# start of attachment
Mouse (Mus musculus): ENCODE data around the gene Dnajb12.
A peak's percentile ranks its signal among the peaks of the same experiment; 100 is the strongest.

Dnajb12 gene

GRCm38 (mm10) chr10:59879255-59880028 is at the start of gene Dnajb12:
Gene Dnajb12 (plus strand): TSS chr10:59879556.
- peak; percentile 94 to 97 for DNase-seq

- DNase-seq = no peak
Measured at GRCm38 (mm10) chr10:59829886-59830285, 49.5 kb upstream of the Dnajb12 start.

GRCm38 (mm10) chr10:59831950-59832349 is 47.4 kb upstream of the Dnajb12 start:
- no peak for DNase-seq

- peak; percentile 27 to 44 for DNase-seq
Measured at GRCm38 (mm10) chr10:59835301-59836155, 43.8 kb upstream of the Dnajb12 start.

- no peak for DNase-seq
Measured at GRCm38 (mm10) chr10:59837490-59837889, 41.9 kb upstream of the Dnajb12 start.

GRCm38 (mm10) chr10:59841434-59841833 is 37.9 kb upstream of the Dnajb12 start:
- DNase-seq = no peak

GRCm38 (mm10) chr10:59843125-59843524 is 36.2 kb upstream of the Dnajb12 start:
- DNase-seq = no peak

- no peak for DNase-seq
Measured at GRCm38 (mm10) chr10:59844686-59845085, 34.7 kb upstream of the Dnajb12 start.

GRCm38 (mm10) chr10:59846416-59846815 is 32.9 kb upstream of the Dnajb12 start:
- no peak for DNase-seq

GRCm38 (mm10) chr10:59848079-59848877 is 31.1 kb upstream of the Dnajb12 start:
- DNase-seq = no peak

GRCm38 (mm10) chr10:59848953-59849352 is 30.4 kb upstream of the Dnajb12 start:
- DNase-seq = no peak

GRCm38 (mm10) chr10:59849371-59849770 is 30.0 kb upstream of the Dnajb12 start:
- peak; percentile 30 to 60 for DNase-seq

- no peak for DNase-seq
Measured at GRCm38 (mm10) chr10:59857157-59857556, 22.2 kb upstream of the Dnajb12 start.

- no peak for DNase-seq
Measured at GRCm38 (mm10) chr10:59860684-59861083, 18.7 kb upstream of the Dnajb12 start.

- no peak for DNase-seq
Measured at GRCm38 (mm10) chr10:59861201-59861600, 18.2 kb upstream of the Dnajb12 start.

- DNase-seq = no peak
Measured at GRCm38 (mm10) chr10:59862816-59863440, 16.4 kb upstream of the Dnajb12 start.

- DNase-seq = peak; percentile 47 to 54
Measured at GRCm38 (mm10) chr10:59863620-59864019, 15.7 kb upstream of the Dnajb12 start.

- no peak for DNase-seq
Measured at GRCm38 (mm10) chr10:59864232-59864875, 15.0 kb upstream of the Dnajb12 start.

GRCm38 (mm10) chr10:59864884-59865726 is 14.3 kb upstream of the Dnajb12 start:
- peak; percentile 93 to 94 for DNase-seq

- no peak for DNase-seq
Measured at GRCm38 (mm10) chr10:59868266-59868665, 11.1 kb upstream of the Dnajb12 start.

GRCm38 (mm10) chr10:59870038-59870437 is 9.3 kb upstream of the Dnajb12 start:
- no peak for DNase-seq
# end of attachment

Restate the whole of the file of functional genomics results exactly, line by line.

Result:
Mouse (Mus musculus): ENCODE data around the gene Dnajb12.
A peak's percentile ranks its signal among the peaks of the same experiment; 100 is the strongest.

Dnajb12 gene

GRCm38 (mm10) chr10:59879255-59880028 is at the start of gene Dnajb12:
Gene Dnajb12 (plus strand): TSS chr10:59879556.
- peak; percentile 94 to 97 for DNase-seq

- DNase-seq = no peak
Measured at GRCm38 (mm10) chr10:59829886-59830285, 49.5 kb upstream of the Dnajb12 start.

GRCm38 (mm10) chr10:59831950-59832349 is 47.4 kb upstream of the Dnajb12 start:
- no peak for DNase-seq

- peak; percentile 27 to 44 for DNase-seq
Measured at GRCm38 (mm10) chr10:59835301-59836155, 43.8 kb upstream of the Dnajb12 start.

- no peak for DNase-seq
Measured at GRCm38 (mm10) chr10:59837490-59837889, 41.9 kb upstream of the Dnajb12 start.

GRCm38 (mm10) chr10:59841434-59841833 is 37.9 kb upstream of the Dnajb12 start:
- DNase-seq = no peak

GRCm38 (mm10) chr10:59843125-59843524 is 36.2 kb upstream of the Dnajb12 start:
- DNase-seq = no peak

- no peak for DNase-seq
Measured at GRCm38 (mm10) chr10:59844686-59845085, 34.7 kb upstream of the Dnajb12 start.

GRCm38 (mm10) chr10:59846416-59846815 is 32.9 kb upstream of the Dnajb12 start:
- no peak for DNase-seq

GRCm38 (mm10) chr10:59848079-59848877 is 31.1 kb upstream of the Dnajb12 start:
- DNase-seq = no peak

GRCm38 (mm10) chr10:59848953-59849352 is 30.4 kb upstream of the Dnajb12 start:
- DNase-seq = no peak

GRCm38 (mm10) chr10:59849371-59849770 is 30.0 kb upstream of the Dnajb12 start:
- peak; percentile 30 to 60 for DNase-seq

- no peak for DNase-seq
Measured at GRCm38 (mm10) chr10:59857157-59857556, 22.2 kb upstream of the Dnajb12 start.

- no peak for DNase-seq
Measured at GRCm38 (mm10) chr10:59860684-59861083, 18.7 kb upstream of the Dnajb12 start.

- no peak for DNase-seq
Measured at GRCm38 (mm10) chr10:59861201-59861600, 18.2 kb upstream of the Dnajb12 start.

- DNase-seq = no peak
Measured at GRCm38 (mm10) chr10:59862816-59863440, 16.4 kb upstream of the Dnajb12 start.

- DNase-seq = peak; percentile 47 to 54
Measured at GRCm38 (mm10) chr10:59863620-59864019, 15.7 kb upstream of the Dnajb12 start.

- no peak for DNase-seq
Measured at GRCm38 (mm10) chr10:59864232-59864875, 15.0 kb upstream of the Dnajb12 start.

GRCm38 (mm10) chr10:59864884-59865726 is 14.3 kb upstream of the Dnajb12 start:
- peak; percentile 93 to 94 for DNase-seq

- no peak for DNase-seq
Measured at GRCm38 (mm10) chr10:59868266-59868665, 11.1 kb upstream of the Dnajb12 start.

GRCm38 (mm10) chr10:59870038-59870437 is 9.3 kb upstream of the Dnajb12 start:
- no peak for DNase-seq